House of Saxe-Coburg-Gotha

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Prince Albert's famous tea tray portrait.

The House of Saxe-Coburg-Gotha were a short stay dynasty that ruled the British Empire from 1901 to 1917. They didn't disappear as such but changed their name in 1917 to Windsor to avoid deportation from Great Britain being German in name, thought and clothing. This ruse worked as 'the Windsors' they remain the ruling dynasty in the UK today, Australia, Canada and Christmas Island.

Who were they?[edit]

They were originally from central Germany in an area now known as Thuringia. They ruled in the cities of Coburg (for cigars) and Gotha (for the Goths). The "Saxe" bit marked them out as Kinky Krauts.

The family name was 'Wettin' which sounds like they had a hereditary urinary disorder. The family had emerged from the German fog in the 15th century. Some had gone on to become dukes or kings whilst others had subdivided their holdings into smaller and smaller political units within the Holy Roman Empire. One such micro state was ruled by the princes of Saxe-Coburg-Gotha. This was actually a collection of castles, garage lock-ups and parade grounds scattered like confetti in Germany. It looked like a family that was going nowhere in particular. That is until one of them had the immense good fortune to marry Queen Victoria. This was Prince Albert. He of the tight trousers and the pierced penis ring.

The Family Spreads[edit]

Albert and Victoria produced a large clutch of children. Because of Britain's status in the 19th century, they were the royal family to get connected to. Albert's stuffed shirt formality aside, he was responsible for the match making. He married off his eldest child Victoria to the Prussian Prince Frederick and wanted the oldest boy Prince Bertie (later King Edward VII) to link up with the Danish monarchy. However, in 1861 Albert's tight trousers killed him when he couldn't breathe in a vigorous game of horsey with Vicky. She wore black for the rest of her life and promised to join him in the same grave when she died.

By then Albert's elder brother had long since died without any legitimate issue so that the state of Saxe-Coburg-Gotha had been inherited by one of his other sons. By then - thanks to British influence - other 'SCG's were occupying the thrones of Belgium, Bulgaria and Portugal. Not bad for a family whose prospects had looked so poor earlier on. In 1901 the Saxe-Coburg-Gothas became the ruling family name when Bertie became King Edward VII of Great Britain and Ireland, Emperor of India and Protector of Aussies, Canucks and Kiwis. At Edward VII's subsequent coronation, you couldn't move as so many German kings and princelings sent over delegations to consume the coronation banquet.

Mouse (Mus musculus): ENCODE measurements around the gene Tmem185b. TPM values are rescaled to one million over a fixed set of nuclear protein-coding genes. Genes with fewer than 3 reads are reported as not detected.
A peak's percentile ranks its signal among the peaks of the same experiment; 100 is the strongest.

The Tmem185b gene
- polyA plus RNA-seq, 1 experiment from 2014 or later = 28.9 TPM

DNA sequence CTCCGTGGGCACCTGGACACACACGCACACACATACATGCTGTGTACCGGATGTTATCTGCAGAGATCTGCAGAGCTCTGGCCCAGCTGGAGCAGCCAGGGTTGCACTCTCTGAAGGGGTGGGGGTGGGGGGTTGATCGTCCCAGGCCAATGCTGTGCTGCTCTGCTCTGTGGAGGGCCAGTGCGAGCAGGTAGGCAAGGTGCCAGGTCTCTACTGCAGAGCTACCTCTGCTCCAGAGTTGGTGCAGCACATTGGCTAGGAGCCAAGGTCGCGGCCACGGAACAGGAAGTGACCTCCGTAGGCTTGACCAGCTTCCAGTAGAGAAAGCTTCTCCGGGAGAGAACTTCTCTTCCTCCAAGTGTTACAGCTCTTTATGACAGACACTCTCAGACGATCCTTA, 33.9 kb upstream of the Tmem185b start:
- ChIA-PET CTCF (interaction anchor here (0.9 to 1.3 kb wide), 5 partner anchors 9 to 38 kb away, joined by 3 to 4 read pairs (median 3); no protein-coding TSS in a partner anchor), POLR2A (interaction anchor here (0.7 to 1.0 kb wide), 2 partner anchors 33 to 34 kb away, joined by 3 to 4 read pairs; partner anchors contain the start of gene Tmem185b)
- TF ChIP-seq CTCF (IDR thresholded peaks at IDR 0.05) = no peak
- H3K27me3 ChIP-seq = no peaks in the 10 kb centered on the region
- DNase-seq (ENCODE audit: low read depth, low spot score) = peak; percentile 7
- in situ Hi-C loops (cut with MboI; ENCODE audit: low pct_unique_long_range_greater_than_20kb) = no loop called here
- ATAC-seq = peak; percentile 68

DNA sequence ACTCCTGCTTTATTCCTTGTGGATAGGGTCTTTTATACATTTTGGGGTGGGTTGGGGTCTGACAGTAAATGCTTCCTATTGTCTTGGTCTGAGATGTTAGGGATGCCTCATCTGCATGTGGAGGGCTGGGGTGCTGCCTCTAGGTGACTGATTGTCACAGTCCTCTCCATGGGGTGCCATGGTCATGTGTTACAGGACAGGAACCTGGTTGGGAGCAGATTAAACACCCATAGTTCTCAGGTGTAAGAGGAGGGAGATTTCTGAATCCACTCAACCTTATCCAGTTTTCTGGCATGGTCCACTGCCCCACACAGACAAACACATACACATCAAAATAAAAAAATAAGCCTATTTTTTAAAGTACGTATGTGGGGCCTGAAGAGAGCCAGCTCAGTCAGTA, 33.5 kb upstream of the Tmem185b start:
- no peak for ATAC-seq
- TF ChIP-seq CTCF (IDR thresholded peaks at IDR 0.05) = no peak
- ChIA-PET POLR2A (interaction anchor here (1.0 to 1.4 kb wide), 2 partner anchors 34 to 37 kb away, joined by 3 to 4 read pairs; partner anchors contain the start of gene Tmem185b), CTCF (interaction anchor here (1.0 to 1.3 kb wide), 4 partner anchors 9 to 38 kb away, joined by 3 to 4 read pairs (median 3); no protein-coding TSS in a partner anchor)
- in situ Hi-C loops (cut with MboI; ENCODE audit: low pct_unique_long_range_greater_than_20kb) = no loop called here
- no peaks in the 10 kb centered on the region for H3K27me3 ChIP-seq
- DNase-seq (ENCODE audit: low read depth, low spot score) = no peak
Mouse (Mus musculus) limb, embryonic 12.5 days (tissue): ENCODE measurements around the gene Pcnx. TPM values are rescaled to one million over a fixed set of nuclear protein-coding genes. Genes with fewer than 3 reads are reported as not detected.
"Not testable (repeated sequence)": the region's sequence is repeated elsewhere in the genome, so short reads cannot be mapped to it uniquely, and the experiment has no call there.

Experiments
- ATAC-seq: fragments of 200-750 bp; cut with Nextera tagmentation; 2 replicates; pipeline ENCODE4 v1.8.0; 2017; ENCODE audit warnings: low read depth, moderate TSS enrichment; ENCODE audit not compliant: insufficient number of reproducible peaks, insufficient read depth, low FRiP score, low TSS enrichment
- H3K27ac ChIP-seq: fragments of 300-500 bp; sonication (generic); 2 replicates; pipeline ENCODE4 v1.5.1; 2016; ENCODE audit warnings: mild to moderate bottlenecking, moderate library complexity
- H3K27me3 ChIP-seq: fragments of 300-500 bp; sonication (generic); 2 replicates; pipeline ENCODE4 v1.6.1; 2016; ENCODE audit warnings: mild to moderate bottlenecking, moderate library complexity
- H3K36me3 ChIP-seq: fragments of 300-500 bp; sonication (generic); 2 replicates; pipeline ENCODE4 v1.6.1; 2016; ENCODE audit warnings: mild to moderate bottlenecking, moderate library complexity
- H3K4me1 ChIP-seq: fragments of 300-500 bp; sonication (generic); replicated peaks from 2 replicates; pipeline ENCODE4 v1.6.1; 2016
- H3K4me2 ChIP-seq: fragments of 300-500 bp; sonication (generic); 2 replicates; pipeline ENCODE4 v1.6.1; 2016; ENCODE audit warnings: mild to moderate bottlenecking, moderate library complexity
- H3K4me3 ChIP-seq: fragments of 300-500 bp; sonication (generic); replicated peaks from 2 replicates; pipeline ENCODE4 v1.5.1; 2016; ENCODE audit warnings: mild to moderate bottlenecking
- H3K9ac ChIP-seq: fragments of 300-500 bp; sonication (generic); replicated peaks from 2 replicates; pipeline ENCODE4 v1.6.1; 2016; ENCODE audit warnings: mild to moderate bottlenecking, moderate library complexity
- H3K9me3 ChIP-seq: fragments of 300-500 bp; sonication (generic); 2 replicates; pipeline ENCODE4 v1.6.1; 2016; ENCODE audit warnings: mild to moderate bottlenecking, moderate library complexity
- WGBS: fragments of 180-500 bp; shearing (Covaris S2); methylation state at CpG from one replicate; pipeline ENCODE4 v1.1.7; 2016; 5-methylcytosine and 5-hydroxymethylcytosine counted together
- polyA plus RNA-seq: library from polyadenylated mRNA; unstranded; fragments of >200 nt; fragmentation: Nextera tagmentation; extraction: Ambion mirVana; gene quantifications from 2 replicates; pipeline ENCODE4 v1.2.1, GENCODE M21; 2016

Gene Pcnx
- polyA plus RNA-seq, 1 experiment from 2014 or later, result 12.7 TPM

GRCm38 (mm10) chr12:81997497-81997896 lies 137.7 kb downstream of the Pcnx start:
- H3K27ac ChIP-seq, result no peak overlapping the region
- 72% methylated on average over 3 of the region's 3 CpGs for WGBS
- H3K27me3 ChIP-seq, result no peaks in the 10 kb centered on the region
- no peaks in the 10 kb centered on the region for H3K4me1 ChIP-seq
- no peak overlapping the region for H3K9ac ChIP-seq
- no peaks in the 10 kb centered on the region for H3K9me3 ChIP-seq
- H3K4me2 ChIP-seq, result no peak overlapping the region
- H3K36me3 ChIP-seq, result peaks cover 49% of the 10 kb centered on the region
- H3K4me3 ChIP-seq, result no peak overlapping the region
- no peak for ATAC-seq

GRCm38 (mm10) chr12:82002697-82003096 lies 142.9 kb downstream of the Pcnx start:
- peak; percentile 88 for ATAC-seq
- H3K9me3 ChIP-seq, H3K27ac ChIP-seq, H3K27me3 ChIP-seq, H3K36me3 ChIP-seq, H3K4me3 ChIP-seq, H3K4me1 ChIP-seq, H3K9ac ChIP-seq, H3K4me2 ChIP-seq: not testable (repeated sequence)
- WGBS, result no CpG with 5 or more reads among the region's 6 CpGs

Anti German Feelings and World War One[edit]

'Have you got the right passports with our English surnames George?'.

King Edward VII died in 1910. By then British fears for anything 'Germanic' had developed into a fear of Kaiser Wilhelm II. This was an era of frantic flag waving and yet the British royal family - completely German or Danish by genetic make up at this stage - were somehow immune. Edward's successor, the dull and poorly educated King George V and his German born wife Queen Mary, liked the emphasise how British they were. They hated anything that smacked of culture and liked to watch horse racing and shooting a lot of animals. This trait was shared with their other fellow European monarchs to be fair.

When World War One started between Britain and Germany, many royal and ducal families found themselves split. Anyone with a German sounding name were suspected of possible treason and removed from office. Titles held in Britain by German based princes were equally confiscated and yet the ruling family still kept their dynastic name. It was looking like a glaring mistake but the stubborn King George V said he wanted to keep the family name regardless.

This changed in 1917. The overthrow of the ruling Romanov dynasty in March of that year had been in part down to Russian suspicion that the Czar's wife Alexandra was a German spy in league with Rasputin. She was also Queen Victoria's grand daughter so that made in worse. British Prime Minister David Lloyd George urged a change or suggested the country would 'choose another dynasty'. Taking the broad hint, George asked his advisors to come up with a new name. They came back with suggestions like 'Anglo-Saxon,'Truebrit' or 'Weedy' but George didn't like any of them. Someone then suggested they name them after a location. 'Balmoral' was a runner until 'House of Windsor ' got the final nod. It was suggested this was in honour of William Shakespeare's play The Merry Wives of Windsor. It was a dynastic rebranding.

Other Saxe-Coburg-Gotha's kept their family name, though by now Portugal had turfed our their imported royals and had gone republican. The German Saxe-Coburgs lost their territorial independence when Germany also turned itself into a republic. Bulgaria kept their Coburgs after 1918 (only their king Ferdinand lost his throne for backing the Kaiser) until they were swept away in the aftermath of the Second World War. The remaining Saxe-Coburg-Gotha monarchy in Belgium followed the British example and changed their family name. More stuck on ideas than the British, the limply just called themselves 'Belgium'.